Red Lake Nation News - Babaamaajimowinan (Telling of news in different places)

Red Lake Princesses Celebrate 50th Reunion

Have Luncheon, Participate in Parade and Powwow


The first Red Lake Princess Elaine Johnson in 2010

(Editor's note: This article may not have appeared on the former site,, so it was decided to run it in this issue since this will be the 51st year of Red Lake Princesses in August 2011.)

This kind of thing doesn’t happen to guys like me, but there I was at the Red Lake Seven Clans Event Center with a room full of Red Lake Princesses. I told them my Indian name was Makakii (frog) but none took the hint. It was late in August around powwow time. I had the distinct pleasure of being invited to dine with a room full of women celebrating the Red Lake Princesses 50th reunion luncheon.

I wasn’t the only man in the room though, there were husbands, and fathers, and sons, all proud of these women who so honorably represented Red Lake Nation over the past half century. Murphy Thomas was the emcee at the luncheon, Larry Stillday said the prayer, and songs were provided by Johnny Smith and the Red lake Singers. That was about it for the men though, the rest were former Red Lake Princesses, renewing old acquaintances as some had traveled far to come home for the celebration.

On one wall of the Event Center were photos of the women during the time of their reign. It was a popular display as those in attendance reflected on days gone by. It was interesting to see how the regalia had changed over the years, but the women? Not so much...of course.

Later the group would participate in the Red Lake Fair and Powwow parade. They would ride on a special float, and were honored guests at the powwow. The Princesses also had their own booth at the powwow where the archive photos would be exhibited in similar manner as they were now displayed at the Seven Clans Event Center.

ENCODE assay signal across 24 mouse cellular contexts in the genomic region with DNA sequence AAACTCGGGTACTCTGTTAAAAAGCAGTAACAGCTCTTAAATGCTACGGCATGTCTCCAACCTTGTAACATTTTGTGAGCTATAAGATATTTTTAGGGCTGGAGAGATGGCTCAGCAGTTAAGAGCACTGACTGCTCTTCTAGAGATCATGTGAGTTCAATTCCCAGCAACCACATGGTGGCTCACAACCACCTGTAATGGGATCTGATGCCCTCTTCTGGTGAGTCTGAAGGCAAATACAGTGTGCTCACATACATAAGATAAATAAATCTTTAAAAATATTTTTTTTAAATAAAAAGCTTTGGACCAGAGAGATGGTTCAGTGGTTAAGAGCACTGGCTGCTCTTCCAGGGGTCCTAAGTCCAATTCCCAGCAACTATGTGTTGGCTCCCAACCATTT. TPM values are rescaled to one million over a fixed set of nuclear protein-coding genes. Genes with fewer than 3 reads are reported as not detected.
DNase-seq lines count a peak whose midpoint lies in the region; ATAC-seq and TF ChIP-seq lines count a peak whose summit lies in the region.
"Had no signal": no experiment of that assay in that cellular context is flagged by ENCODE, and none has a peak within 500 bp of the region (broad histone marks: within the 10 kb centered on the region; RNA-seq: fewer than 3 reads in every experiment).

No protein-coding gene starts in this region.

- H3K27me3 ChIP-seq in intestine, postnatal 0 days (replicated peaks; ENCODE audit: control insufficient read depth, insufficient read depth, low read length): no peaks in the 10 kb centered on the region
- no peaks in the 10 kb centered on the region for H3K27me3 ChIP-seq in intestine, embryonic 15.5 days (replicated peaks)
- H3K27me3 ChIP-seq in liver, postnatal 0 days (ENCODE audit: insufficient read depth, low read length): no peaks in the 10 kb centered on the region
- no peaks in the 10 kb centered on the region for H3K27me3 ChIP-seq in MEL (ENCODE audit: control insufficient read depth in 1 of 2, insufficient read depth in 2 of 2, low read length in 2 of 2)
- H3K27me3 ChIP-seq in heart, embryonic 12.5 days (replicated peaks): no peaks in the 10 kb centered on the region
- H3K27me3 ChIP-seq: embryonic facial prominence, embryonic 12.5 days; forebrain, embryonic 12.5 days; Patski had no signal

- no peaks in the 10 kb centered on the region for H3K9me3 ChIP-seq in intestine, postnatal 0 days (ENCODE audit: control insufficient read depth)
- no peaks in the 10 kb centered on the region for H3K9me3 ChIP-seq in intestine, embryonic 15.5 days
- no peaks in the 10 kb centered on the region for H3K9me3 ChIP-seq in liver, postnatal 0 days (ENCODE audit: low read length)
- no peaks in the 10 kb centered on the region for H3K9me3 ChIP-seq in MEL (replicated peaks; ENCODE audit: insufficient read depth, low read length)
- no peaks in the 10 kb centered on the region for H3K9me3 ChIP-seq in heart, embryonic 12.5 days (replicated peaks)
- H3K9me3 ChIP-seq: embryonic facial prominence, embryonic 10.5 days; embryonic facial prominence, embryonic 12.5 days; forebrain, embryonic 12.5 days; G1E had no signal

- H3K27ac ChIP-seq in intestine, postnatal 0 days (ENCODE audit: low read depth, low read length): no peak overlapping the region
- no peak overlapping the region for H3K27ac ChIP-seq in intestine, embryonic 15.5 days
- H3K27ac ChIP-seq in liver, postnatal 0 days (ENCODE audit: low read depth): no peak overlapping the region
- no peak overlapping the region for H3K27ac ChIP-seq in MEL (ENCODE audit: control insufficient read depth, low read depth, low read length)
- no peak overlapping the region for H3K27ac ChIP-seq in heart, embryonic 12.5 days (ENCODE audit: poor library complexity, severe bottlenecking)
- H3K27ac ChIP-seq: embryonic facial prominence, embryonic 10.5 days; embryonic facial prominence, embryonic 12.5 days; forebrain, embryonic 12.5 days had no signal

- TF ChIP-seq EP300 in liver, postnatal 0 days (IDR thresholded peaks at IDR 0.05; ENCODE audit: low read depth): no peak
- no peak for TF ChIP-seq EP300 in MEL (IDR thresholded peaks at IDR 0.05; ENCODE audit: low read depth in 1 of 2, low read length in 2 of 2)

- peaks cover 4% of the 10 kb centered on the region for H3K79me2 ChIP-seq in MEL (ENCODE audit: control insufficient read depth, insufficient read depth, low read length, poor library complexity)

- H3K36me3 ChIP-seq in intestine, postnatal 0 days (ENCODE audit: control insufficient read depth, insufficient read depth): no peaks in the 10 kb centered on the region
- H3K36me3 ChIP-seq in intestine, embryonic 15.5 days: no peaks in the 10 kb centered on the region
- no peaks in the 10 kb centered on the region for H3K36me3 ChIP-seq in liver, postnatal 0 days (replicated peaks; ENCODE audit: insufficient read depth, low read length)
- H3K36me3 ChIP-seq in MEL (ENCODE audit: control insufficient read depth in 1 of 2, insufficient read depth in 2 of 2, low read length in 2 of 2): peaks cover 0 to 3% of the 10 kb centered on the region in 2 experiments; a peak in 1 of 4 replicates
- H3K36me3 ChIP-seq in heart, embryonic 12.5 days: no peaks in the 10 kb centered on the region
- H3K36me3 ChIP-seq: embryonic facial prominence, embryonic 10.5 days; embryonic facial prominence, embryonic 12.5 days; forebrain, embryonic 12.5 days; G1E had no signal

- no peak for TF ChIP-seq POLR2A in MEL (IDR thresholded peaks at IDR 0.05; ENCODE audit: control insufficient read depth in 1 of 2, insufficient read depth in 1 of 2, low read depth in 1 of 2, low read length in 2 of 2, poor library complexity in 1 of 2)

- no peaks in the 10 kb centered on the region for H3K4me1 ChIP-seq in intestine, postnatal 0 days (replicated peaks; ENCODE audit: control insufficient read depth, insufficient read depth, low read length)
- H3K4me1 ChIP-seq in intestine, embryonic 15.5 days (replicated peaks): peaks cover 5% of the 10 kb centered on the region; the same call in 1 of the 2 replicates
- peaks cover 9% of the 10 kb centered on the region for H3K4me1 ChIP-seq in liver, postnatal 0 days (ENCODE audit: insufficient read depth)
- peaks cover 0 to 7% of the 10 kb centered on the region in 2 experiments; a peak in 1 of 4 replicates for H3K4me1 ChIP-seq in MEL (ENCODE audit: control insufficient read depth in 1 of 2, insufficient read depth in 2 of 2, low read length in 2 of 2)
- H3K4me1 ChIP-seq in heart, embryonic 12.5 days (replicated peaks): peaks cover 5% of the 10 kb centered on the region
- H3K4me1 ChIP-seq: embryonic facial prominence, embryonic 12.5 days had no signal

All 50 princesses were present and accounted for said the first ever 1960 Red Lake Princess Elaine Johnson, with the exception of the late Willa Beaulieu, Red Lake Princess from 1972.

Delana Smith, Red Lake Princess in 98-99 was present. She did the Nation proud when she went on to compete for Miss Indian World and won that title in 2004. A dignified and impressive line of Red Lake princesses filled the room, all still representing Red Lake Nation in leadership and as role models.

Red Lake’s first Princess Elaine Johnson, explained that “back in 1959 some began talking about the princess idea, and then in 1960 in what may have been yet another “Red Lake First”, it was decided that Red Lake should have royalty as part of powwow”, said Johnson. “Later other tribes called us and asked how we did it, we were at the forefront of such things. We are proud to represent our great, nation. It is an honor”, she stated.

Johnson said she came home from school one day and was told she was selected. “At first we wore buckskin and feathers as regalia”, said Johnson. “When we were elected we got a back pack full of school supplies which was a pretty nice deal at the time”, explained Johnson.

Senior Princesses were chosen each year to represent Red Lake Nation in a variety of ways including powwows and other functions at Red Lake and other reservation’s events. Princesses were always are chosen at the August Red Lake Fair and powwow, and so now was the time to celebrate the 50 years with the luncheon.

Tharen Stillday is a former Red Lake Princess from 1976

The third Red Lake Princess from 1962 Sharon Fairbanks Columbus said “the contestants for princess compete each year and are chosen by judges, usually three or four”, said Columbus. “Some judges are former princesses, others are chosen from the audience”, she said. “The winner”, she went on, “is chosen using several criteria including audience applause, but also knowledge of language and culture”.

“There was a protocol, a code of conduct”, said 1964 Princess Lorena Hanson Cook. “A princess used no profanity, did not use drugs or alcohol, and must excel in school with a knowledge of language and culture” said Cook proudly. “We represent the nation, we must be role models”, she said.

“When I saw Sharon (Columbus) and Lorena (Cook) become Princess, that became a goal of mine”, said Cindy King. “I could see that they traveled, they were educated, they were visible and provided leadership, I wanted to be like them”, said King. Cindy King became the 10th princess and served in 1970-71.


Reader Comments(1)

mbarrett writes:

There was a comment made about who the first Red Lake Princess was, but it was placed in the CLASSIFIED section, where it was rejected. To the person that wrote this comment, you will have to use this format to make any comments. You will also be required to use your email address, but only staff members of RLNN will have access to this. It is for contacting purposes only. There was nothing wrong with the comment, just it wasn't done properly.


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